The Legend of the Raccoon

The other night I received an email from one of our Scouts. His email address got me laughing because of the story behind it. I am currently wrapping up a great book that I encourage you all to read. It is call “Rocks in my Backpack” by Tom Sholes. He weaves a tell about his many years of Scouting experience that leaves you laughing and wanting more. So I got to thinking, I should really write some of our stories down. We laugh a lot at most of the stuff that goes on in our Troop, and it seems that every outing provides some interesting adventure or anecdote that is worth retelling. I wont use the full names of the Scouts, all the Scouts of the Troop know the story, but in the interest of sharing a great Scouting story (all true), I thought I’d post it…

So here is the Legend of the Raccoon.

We were camped at Ft. Stevens State Park on a rainy weekend in February of 2005. The Troop was still small, we only had six Scouts in the Troop and one of them did not go on the Camp out. We were staying in the Yurts at the Park. One for the Adult leaders and one for the Scouts. Each Yurt comes complete with a twin bed and a bunk bed each yurt will sleep 5 with ease, not to mention the floor space.
As we settled into camp on Friday night, I noticed that a family of Raccoons would be sharing the site with us for the weekend. I informed the Scouts about the nature of the raccoon family and that we should not feed them as it only encourages them to continue to beg from campers. Along with the food warning I told them that raccoons, while they look cute and cuddly.. they can be mean animals that will attack when provoked. The raccoons pretty much stayed to themselves and I wanted to keep it that way. As the Scouts bed down for the night, I gave them a reminder to keep food out of the Yurt. It was that or prepare to have company, or should I say uninvited guests.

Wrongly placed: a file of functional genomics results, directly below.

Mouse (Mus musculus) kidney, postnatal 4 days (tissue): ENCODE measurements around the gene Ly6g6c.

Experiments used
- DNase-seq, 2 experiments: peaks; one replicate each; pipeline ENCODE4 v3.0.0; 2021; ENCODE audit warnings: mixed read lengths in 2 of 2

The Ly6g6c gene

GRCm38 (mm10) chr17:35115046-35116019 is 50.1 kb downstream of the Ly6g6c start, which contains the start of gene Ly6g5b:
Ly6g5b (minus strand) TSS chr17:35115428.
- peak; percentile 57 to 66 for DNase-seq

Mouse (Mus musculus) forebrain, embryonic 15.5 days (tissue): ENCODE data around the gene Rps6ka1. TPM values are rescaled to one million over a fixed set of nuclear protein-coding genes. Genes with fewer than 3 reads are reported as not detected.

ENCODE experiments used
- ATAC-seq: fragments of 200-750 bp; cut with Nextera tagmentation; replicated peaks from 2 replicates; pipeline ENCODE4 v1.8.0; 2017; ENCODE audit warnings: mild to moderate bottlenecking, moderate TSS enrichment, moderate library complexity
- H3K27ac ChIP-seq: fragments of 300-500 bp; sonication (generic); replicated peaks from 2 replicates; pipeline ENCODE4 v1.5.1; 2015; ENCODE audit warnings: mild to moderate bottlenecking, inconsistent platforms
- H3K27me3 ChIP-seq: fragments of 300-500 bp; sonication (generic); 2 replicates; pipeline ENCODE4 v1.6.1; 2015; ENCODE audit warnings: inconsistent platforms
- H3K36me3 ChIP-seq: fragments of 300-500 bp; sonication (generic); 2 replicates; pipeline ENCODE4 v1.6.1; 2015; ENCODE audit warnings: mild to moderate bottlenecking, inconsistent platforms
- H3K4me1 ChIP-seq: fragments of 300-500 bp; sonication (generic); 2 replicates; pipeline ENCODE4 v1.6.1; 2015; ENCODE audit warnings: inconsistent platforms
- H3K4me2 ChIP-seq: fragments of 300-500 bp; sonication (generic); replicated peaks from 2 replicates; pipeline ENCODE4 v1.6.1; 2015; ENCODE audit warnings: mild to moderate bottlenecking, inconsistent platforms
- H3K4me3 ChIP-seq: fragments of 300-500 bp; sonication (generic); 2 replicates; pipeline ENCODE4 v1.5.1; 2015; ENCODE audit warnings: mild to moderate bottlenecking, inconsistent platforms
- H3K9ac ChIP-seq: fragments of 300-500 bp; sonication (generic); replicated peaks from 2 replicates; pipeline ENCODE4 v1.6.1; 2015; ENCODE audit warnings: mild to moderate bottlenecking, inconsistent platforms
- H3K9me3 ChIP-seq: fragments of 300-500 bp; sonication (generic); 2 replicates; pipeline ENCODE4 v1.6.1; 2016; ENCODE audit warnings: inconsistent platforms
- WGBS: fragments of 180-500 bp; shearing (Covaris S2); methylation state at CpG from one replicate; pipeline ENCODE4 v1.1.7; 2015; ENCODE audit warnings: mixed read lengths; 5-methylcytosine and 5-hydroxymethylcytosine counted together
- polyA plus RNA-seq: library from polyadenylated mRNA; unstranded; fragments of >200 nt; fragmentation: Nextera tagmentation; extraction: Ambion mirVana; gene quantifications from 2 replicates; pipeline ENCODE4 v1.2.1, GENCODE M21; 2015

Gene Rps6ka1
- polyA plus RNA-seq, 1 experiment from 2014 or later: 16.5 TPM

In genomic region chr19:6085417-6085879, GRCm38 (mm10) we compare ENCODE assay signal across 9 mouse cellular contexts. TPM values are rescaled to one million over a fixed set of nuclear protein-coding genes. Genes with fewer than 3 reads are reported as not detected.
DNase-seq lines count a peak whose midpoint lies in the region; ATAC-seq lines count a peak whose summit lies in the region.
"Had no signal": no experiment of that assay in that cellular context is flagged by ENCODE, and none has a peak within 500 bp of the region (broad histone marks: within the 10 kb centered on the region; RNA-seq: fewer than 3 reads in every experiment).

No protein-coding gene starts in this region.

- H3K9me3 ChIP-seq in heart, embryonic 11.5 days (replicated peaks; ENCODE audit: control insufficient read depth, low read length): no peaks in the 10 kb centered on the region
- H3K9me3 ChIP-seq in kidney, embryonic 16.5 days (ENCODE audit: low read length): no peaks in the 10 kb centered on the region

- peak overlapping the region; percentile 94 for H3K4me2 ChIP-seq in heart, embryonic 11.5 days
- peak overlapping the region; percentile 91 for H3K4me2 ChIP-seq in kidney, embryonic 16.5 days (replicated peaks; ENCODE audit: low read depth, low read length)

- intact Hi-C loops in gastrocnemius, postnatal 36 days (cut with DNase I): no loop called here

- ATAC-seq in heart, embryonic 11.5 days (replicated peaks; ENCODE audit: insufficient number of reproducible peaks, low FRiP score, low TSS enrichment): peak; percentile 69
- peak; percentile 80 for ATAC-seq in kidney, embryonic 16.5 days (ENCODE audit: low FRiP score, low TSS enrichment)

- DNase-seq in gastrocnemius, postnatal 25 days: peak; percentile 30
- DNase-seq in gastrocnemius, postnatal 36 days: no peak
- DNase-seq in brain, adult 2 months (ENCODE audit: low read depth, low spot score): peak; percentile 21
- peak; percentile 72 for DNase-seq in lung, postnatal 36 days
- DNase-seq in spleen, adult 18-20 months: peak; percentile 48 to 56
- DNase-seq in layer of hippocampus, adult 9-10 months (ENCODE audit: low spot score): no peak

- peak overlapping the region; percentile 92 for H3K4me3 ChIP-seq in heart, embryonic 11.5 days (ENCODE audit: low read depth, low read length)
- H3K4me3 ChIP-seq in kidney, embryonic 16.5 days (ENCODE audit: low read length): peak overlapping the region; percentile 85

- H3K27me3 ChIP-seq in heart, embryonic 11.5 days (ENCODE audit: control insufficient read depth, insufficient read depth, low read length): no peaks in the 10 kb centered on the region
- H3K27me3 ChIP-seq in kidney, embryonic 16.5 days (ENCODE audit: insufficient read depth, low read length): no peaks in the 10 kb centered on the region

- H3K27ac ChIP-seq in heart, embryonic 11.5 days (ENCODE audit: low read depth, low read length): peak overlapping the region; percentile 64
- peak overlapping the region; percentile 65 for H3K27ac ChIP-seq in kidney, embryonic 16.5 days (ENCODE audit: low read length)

Saturday was a great day of Scouting. We took advantage of some sun breaks and made a 5 mile hike through the State park which is a fascinating place, the former home of Coastal Artillery Batteries which were very active during the Second World War.
Our hike took us back to into camp and preparation for dinner began. A wonderful Dutch oven meal that left the aroma of Chicken soaked in Coke fluttering around the camp. As I looked over toward the Yurt, I noticed a pair of green eyes glowing in the night. It seemed that our friends had gotten a whiff of the cast iron delight and had prepared themselves for dinner too.
The boys ate and cleaned up and then were off to their yurt for a night of … well, what ever 11 and 12 year boys do in a yurt.
A pot of coffee went on and the assistant Scoutmasters and I nestled in by the camp fire for a relaxing evening on the Oregon Coast.
RACOON!!!RACOON!!! a cry came from the bowels of the night…
RACCOOOOOOOONNNNN!!!! RACCOOOOONNNNN!!! followed by the pounding foot steps of 5 hysteric Scouts as the galloped their way to our fire.
Out of breath and obviously distraught.. George gathered himself enough to say the words.. RACCOON.. YURT… COME!